After watching the 2010 Giller show, I immediately ran out and bought three of the five finalists, including the winner, The Sentimentalists. I really debated which of my three purchases (including Kathleen Winter’s book Annabel and Alexander Macleod’s short story collection Light Lifting) I would read first. I decided to go with the winner first.
It seemed to be the dark horse of the group: first novel (Skribsund had previously published a book of poetry), artisanal publisher, and was running against some serious competition including David Bergen and Kathleen Winter. I was super excited to read it.
The Sentimentalists is told through the voice of a woman who, dealing with her own challenges in life, decides to return to her father, Napoleon Haskell, a Vietnam Vet who we soon find out is dying. Skribsund’s narrator mixes memories from her childhood with the day to day of living with and trying to manage her father along with their dear friend (who is the father of Napoleon’s fallen comrade, Owen.)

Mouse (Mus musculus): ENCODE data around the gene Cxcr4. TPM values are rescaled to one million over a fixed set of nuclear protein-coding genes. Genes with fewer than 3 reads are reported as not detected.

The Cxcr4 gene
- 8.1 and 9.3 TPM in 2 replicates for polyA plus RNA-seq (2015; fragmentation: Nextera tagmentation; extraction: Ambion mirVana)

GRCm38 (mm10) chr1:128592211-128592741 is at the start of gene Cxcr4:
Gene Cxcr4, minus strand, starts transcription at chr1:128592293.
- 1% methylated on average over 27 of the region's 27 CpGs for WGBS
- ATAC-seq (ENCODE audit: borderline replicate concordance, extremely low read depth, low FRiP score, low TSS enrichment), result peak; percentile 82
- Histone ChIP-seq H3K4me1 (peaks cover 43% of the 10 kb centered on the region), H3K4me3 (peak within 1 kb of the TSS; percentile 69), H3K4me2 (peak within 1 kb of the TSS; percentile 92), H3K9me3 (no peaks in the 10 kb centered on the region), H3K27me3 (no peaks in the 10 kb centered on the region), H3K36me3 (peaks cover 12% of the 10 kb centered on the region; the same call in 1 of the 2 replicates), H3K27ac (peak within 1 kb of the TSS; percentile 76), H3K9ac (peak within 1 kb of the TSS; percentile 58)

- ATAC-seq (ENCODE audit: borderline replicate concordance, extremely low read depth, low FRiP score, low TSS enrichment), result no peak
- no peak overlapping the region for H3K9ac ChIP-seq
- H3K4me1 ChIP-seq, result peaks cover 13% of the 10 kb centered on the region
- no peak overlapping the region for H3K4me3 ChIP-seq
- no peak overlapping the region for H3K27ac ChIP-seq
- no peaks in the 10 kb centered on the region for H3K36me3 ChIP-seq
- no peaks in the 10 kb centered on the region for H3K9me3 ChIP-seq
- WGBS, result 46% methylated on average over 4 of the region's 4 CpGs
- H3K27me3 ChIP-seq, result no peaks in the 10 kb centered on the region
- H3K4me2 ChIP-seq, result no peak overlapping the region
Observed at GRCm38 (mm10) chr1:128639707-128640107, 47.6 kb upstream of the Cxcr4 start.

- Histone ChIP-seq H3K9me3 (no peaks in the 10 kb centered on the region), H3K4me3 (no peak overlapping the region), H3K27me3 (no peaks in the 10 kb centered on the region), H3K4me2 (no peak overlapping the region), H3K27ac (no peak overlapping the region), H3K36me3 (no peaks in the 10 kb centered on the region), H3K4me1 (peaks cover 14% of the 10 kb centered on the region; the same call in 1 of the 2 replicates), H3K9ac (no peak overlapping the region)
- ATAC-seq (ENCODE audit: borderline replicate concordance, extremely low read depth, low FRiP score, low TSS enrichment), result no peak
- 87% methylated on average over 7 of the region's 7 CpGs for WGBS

Napoleon is an alcoholic dealing with his demons of the Vietnam War. I guess I can relate as my own father is an alcoholic with his own demons. His daughter reflects on her father’s whimsies, abandonment and shadow ghosts with equal doses of sentimentalism and bitterness. She claims an attempt to understand not so she can fix it but so she can avoid a similar fate. I don’t know if I really buy that. As a child of an alcoholic, I wanted to understand because I thought I could fix it. I always knew I wouldn’t turn out like him.
As far as the writing goes, I found the prose tended towards the over embellished and over worked (I imagine this is due to Skribsund’s origins as a poet). The descriptive detail of the setting, environment and landscape was at times really lovely and other times, a bit much.
Overall, I really liked it. It was definitely worthy of the Giller shortlist although I’m not convinced it deserved to win. So, I’ll move on now to Light Lifting and see how it compares. Stay tuned for part four of “Giddy for Giller” :-).